Dogs don’t sweat it – the heat will kill them.
If our Spring weather is any indication, we’re due for some lovely hot days over the next few months, sparking early concerns about protecting pets from the heat. Heatstroke can kill in just minutes.
Every year, people and pets die from overheating, often in closed vehicles and usually through either forgetfulness or stupidity. Never leave any living thing trapped in a vehicle in hot weather. Leaving the windows down doesn’t make it safe and neither does parking in the shade. Even five minutes of baking can cause problems, particularly for frail or flat-faced animals. Pugs and Bulldogs have a hard time breathing at the best of times. They are not good at regulating their body temperatures by panting – dogs don’t sweat like humans – and will quickly succumb to heatstroke.
Overheating tragedies don’t just happen in cars – even the backyard holds perils in the heat of summer. For dogs allowed outside on their own, be sure to provide water, shade and maybe a small pool to help with cooling. Older or infirm animals should not be let out during the hottest parts of the day and should be checked frequently for signs of distress.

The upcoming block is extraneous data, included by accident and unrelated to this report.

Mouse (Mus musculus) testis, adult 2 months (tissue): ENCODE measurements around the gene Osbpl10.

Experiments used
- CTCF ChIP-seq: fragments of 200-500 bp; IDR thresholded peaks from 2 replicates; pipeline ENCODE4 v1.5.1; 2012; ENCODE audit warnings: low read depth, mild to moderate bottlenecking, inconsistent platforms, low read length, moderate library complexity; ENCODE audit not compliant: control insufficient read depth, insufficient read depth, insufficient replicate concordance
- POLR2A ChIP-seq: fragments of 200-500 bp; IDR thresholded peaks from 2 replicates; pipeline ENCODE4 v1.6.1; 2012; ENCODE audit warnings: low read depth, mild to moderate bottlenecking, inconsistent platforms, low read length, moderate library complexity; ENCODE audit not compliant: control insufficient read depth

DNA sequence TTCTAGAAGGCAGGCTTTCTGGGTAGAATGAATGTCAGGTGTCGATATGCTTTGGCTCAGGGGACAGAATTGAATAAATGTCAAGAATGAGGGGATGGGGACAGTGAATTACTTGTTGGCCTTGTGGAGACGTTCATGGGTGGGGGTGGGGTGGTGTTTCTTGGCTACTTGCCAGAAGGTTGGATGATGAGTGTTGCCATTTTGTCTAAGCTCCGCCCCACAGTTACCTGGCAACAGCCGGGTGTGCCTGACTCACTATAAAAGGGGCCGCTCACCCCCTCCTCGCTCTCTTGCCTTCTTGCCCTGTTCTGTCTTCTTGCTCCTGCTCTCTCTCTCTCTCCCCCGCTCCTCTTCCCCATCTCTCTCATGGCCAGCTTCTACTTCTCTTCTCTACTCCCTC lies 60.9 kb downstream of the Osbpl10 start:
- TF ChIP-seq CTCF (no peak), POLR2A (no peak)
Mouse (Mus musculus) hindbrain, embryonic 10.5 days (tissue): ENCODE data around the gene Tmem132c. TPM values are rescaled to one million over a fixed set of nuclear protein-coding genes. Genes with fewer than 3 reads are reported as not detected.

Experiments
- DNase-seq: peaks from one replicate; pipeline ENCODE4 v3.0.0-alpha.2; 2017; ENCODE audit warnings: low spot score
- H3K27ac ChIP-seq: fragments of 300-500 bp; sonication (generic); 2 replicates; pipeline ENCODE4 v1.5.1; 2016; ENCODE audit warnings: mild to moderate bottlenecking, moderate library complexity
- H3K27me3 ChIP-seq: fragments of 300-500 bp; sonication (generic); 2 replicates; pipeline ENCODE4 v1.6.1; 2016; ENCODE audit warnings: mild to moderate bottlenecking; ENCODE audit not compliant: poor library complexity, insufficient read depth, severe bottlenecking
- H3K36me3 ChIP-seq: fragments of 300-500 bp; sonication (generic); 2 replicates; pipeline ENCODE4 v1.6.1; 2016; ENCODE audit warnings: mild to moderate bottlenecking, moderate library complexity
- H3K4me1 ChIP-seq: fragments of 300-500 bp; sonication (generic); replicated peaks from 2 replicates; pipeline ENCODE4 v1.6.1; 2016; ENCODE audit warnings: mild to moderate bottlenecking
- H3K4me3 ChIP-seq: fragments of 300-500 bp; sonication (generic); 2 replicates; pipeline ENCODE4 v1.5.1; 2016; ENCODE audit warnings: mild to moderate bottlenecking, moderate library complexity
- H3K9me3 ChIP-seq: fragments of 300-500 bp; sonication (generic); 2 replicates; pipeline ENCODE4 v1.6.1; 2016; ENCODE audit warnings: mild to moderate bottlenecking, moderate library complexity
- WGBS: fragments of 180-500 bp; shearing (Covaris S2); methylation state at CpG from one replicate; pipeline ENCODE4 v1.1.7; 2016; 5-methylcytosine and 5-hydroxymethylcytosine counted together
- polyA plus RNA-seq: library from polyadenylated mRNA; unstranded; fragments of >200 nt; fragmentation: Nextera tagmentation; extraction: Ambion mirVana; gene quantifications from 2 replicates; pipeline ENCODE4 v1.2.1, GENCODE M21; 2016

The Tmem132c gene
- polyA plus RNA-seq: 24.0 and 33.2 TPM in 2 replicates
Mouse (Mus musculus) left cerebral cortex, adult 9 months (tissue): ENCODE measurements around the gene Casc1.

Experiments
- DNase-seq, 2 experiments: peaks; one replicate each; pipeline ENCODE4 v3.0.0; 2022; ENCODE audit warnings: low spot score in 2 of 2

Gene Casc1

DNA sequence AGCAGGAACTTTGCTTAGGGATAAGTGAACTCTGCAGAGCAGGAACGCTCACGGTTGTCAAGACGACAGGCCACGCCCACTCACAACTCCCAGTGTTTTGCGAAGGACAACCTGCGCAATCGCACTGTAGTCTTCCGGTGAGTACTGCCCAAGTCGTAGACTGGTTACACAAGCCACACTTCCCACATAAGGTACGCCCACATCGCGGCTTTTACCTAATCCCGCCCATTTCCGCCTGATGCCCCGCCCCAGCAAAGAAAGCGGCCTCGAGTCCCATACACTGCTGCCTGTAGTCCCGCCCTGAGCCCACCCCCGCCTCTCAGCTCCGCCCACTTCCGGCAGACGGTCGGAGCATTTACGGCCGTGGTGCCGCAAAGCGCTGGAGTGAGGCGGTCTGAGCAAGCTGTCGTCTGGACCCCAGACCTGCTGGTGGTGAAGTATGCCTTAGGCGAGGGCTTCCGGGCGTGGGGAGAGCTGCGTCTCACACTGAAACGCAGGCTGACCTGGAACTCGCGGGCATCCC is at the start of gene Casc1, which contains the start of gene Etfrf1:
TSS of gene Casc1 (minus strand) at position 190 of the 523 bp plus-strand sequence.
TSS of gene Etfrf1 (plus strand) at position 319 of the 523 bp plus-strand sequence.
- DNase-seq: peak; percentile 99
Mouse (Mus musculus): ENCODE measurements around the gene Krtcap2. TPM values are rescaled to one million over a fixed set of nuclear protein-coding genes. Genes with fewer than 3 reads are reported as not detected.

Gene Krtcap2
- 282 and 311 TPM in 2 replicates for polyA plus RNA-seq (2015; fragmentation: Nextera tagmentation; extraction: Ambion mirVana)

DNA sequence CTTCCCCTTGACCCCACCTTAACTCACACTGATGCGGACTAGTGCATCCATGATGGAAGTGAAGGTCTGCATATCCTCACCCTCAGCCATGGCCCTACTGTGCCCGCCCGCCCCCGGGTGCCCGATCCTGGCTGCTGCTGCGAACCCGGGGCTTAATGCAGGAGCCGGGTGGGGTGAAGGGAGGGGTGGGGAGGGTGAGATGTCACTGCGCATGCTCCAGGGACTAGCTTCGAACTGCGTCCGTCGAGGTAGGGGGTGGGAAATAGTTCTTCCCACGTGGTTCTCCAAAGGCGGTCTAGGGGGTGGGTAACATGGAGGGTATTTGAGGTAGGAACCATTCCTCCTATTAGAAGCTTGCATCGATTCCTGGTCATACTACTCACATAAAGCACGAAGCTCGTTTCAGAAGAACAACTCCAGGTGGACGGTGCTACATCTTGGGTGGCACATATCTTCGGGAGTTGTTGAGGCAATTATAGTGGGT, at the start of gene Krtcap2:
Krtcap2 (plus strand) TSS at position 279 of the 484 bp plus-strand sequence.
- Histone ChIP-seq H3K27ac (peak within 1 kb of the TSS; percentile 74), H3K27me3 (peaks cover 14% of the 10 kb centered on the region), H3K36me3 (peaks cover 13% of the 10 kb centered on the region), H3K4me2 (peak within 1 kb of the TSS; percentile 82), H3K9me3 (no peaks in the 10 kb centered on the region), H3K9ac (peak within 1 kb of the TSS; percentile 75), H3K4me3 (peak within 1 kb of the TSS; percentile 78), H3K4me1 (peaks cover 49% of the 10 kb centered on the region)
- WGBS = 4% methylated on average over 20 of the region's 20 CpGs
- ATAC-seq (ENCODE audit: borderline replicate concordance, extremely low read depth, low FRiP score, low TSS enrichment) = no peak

Signs of hyperthermia or heatstroke begin with excessive panting and restlessness, progressing to lots of drooling and unsteadiness, then collapse. The normal body temperature for a dog is 38 to 39 degrees Celsius. At 41?, the risk of serious brain and organ damage or death is high.
Victims of heatstroke need to see a veterinarian immediately, but starting to cool things down on the way can help improve the animal’s chances. Apply towels soaked in cool water all over the body. Refrigerated water or ice can make things worse by constricting surface blood vessels and trapping the heat deeper inside.
A rectal thermometer for your pets comes in handy to help monitor heatstroke cases. You are aiming for a body temperature in dogs or cats of about 39?. Offering water to drink is helpful, but only if it is taken voluntarily.
See Veterinary Partner for more information.
Dr. Fiona Gilchrist
Hillcrest Animal Hospital